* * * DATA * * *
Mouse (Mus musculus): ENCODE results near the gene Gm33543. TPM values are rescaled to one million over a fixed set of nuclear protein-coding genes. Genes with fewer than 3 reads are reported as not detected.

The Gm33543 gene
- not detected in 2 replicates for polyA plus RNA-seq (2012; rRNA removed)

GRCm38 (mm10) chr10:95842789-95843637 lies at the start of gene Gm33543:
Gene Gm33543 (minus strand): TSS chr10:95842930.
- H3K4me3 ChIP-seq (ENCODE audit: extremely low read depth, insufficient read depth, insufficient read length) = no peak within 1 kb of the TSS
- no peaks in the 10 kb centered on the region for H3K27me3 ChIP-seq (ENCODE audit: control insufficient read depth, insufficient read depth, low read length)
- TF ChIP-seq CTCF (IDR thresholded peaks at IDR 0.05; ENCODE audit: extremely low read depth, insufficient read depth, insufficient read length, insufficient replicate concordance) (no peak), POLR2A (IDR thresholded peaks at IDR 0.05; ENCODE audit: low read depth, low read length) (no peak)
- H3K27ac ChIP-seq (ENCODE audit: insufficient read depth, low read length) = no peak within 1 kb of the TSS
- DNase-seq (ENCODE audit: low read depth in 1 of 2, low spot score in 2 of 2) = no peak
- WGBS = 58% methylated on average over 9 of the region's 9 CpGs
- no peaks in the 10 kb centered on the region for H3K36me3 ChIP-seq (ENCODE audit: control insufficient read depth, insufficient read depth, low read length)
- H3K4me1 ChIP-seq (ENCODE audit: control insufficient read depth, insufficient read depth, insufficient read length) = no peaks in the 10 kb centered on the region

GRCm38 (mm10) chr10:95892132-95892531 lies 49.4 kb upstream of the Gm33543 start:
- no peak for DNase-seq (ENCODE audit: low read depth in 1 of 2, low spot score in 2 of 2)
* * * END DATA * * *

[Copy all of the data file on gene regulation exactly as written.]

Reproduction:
Mouse (Mus musculus): ENCODE results near the gene Gm33543. TPM values are rescaled to one million over a fixed set of nuclear protein-coding genes. Genes with fewer than 3 reads are reported as not detected.

The Gm33543 gene
- not detected in 2 replicates for polyA plus RNA-seq (2012; rRNA removed)

GRCm38 (mm10) chr10:95842789-95843637 lies at the start of gene Gm33543:
Gene Gm33543 (minus strand): TSS chr10:95842930.
- H3K4me3 ChIP-seq (ENCODE audit: extremely low read depth, insufficient read depth, insufficient read length) = no peak within 1 kb of the TSS
- no peaks in the 10 kb centered on the region for H3K27me3 ChIP-seq (ENCODE audit: control insufficient read depth, insufficient read depth, low read length)
- TF ChIP-seq CTCF (IDR thresholded peaks at IDR 0.05; ENCODE audit: extremely low read depth, insufficient read depth, insufficient read length, insufficient replicate concordance) (no peak), POLR2A (IDR thresholded peaks at IDR 0.05; ENCODE audit: low read depth, low read length) (no peak)
- H3K27ac ChIP-seq (ENCODE audit: insufficient read depth, low read length) = no peak within 1 kb of the TSS
- DNase-seq (ENCODE audit: low read depth in 1 of 2, low spot score in 2 of 2) = no peak
- WGBS = 58% methylated on average over 9 of the region's 9 CpGs
- no peaks in the 10 kb centered on the region for H3K36me3 ChIP-seq (ENCODE audit: control insufficient read depth, insufficient read depth, low read length)
- H3K4me1 ChIP-seq (ENCODE audit: control insufficient read depth, insufficient read depth, insufficient read length) = no peaks in the 10 kb centered on the region

GRCm38 (mm10) chr10:95892132-95892531 lies 49.4 kb upstream of the Gm33543 start:
- no peak for DNase-seq (ENCODE audit: low read depth in 1 of 2, low spot score in 2 of 2)